Dihydrocapsiate. EC No. 116

August 2010: Application from Ajinomoto Co., Inc., Japan for the authorisatin of Dihydrocapsiate Under the Novel Food Regulation (EC) 258/97. Authorised November 2012.

Background

Dihydrocapsiate is a capsinoid and occurs naturally in edible pungent (hot) and non-pungent chilli peppers. The applicant states that capsinoids are able to enhance energy expenditure and fat oxidation. Capsinoids are chemical analogues of capsaicin which is the hot component creating the sensation of “hotness” in chilli peppers, while capsinoids are virtually non-pungent. Sourcing of large quantities of dihydrocapsiate from chilli peppers is not sustainable because of the relatively small amounts that are contained in and can be extracted from chilli peppers. Ajinomoto therefore intends to produce dihydrocapsiate synthetically to be added to a range of foods. Before any new food product can be introduced on the European market, it must be rigorously assessed for safety. 

Legal Backgroud

Before a novel food can be marketed legally in EU it requires a pre-market safety assessment under the Novel Food Regulation (EU) 2015/2283, previously 258/97 (EC). This is the Regulation establishes the legal basis for novel foods and the process for submitting a novel food authorisation(s).

One of the major changes under the revised Regulation, was the centralisation of the authorisation process at the EU level. Prior to this, applications for new novel foods were underwent initial assessment in a Member State to achieve an EU wide authorisation. This application was received by the UK under Regulation 258/97 EC and was assessed by our independent experts the Advisory Committee on novel foods and processes.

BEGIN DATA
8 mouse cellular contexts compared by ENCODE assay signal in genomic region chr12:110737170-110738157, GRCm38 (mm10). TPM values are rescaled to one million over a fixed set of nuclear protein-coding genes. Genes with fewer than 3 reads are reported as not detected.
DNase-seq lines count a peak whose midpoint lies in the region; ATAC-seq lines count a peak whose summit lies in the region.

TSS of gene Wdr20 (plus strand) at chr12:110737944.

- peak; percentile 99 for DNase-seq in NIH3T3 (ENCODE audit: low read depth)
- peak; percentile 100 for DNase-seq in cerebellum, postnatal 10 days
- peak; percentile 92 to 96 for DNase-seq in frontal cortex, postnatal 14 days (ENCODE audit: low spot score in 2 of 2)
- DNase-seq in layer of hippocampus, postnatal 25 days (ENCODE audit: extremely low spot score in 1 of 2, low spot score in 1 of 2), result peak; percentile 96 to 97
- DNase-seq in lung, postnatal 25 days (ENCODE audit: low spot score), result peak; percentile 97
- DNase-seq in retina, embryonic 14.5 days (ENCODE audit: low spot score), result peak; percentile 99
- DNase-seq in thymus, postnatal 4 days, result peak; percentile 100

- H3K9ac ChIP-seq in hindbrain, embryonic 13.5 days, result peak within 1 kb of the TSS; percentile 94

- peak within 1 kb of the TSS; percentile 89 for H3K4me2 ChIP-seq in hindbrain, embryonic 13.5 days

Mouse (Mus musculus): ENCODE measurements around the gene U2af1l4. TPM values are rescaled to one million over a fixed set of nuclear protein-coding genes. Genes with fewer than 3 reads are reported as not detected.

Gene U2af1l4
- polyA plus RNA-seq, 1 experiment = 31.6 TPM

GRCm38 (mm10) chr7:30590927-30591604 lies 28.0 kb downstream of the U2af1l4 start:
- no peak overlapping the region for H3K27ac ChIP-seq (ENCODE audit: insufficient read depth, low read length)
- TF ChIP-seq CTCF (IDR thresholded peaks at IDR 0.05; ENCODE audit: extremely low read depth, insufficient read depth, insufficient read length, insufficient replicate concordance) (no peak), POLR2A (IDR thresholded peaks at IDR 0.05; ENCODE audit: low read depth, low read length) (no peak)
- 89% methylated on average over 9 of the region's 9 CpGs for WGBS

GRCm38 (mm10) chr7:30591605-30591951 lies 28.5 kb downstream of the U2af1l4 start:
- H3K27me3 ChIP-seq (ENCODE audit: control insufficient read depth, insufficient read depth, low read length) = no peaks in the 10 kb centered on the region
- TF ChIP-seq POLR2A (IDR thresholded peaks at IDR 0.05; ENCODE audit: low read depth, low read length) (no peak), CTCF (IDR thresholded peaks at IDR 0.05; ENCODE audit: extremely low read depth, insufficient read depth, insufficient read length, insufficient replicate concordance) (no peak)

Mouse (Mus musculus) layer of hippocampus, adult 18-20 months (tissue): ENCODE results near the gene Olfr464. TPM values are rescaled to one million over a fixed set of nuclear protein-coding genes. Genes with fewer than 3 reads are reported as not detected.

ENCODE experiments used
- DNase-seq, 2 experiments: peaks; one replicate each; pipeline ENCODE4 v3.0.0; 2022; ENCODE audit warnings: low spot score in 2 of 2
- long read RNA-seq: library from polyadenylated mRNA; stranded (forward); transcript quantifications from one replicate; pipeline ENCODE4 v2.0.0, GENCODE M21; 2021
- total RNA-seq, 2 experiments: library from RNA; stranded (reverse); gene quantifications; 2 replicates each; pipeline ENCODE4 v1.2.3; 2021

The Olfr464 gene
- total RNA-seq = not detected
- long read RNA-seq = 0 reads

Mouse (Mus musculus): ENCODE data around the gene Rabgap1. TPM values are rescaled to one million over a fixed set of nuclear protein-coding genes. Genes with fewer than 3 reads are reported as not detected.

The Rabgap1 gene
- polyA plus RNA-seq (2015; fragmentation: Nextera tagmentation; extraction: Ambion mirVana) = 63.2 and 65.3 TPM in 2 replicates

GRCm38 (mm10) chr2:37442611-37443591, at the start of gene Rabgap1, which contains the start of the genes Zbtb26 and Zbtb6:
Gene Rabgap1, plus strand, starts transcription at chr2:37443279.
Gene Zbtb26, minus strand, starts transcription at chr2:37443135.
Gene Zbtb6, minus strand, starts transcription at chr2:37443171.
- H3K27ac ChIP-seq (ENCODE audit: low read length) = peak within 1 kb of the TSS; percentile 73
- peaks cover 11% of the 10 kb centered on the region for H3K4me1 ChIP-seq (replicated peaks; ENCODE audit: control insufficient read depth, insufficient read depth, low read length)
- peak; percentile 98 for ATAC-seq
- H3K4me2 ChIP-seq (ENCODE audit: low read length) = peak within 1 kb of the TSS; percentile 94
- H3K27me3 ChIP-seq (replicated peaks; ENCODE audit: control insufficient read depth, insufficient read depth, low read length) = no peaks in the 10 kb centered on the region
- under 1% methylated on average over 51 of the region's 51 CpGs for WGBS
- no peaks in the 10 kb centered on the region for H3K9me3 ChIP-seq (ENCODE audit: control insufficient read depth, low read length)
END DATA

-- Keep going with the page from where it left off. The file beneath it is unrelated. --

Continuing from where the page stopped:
Application Status: Authorised

On 6 August 2010 the company Ajinomoto Co. Inc., Japan made a request to the competent authorities of the United Kingdom to place dihydrocapsiate on the market as novel food ingredient. On 10 March 2011 the competent food assessment body of the United Kingdom issued its initial assessment report. In this report it came to the conclusion that dihydrocapsiate will not present a health risk to consumers.

The Committee  published its positive opinion. This opinion was shared with the other Member States resulting in the product being authorised by the EU subject to the conditions specified in the authorisation.